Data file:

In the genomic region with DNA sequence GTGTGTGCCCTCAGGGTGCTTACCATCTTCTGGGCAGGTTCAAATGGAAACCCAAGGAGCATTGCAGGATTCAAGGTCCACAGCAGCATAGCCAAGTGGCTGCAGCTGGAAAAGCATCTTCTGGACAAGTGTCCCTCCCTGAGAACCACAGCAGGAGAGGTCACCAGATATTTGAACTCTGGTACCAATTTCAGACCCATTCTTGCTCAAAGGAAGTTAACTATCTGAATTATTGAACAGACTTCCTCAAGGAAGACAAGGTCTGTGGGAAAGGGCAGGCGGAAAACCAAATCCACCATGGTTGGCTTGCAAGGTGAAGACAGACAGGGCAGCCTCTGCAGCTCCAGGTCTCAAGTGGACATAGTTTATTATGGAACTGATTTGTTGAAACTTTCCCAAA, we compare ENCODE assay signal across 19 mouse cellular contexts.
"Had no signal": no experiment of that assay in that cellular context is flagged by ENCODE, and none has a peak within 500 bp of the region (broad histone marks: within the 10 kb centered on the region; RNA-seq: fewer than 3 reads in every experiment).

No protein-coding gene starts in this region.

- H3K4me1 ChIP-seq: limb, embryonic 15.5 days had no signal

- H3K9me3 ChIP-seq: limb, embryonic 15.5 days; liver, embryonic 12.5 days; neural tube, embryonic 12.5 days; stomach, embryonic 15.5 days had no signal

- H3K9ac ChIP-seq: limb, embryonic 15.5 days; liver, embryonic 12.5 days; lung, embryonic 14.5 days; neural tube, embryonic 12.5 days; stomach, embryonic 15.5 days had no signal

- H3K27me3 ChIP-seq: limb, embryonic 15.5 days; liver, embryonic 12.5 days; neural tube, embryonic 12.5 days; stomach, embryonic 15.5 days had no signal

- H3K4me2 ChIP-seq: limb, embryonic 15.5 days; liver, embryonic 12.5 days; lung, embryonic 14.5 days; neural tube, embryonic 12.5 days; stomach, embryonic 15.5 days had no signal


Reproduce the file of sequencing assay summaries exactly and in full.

In the genomic region with DNA sequence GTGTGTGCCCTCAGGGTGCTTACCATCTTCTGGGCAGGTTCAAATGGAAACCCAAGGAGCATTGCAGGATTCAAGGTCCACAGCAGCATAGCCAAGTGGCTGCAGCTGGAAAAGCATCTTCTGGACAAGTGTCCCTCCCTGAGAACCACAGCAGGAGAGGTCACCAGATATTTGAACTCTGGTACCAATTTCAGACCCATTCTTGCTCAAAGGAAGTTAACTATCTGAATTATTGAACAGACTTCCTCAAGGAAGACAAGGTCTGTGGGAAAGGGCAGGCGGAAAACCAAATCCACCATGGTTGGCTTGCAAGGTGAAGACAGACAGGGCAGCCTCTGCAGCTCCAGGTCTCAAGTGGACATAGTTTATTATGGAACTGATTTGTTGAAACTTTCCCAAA, we compare ENCODE assay signal across 19 mouse cellular contexts.
"Had no signal": no experiment of that assay in that cellular context is flagged by ENCODE, and none has a peak within 500 bp of the region (broad histone marks: within the 10 kb centered on the region; RNA-seq: fewer than 3 reads in every experiment).

No protein-coding gene starts in this region.

- H3K4me1 ChIP-seq: limb, embryonic 15.5 days had no signal

- H3K9me3 ChIP-seq: limb, embryonic 15.5 days; liver, embryonic 12.5 days; neural tube, embryonic 12.5 days; stomach, embryonic 15.5 days had no signal

- H3K9ac ChIP-seq: limb, embryonic 15.5 days; liver, embryonic 12.5 days; lung, embryonic 14.5 days; neural tube, embryonic 12.5 days; stomach, embryonic 15.5 days had no signal

- H3K27me3 ChIP-seq: limb, embryonic 15.5 days; liver, embryonic 12.5 days; neural tube, embryonic 12.5 days; stomach, embryonic 15.5 days had no signal

- H3K4me2 ChIP-seq: limb, embryonic 15.5 days; liver, embryonic 12.5 days; lung, embryonic 14.5 days; neural tube, embryonic 12.5 days; stomach, embryonic 15.5 days had no signal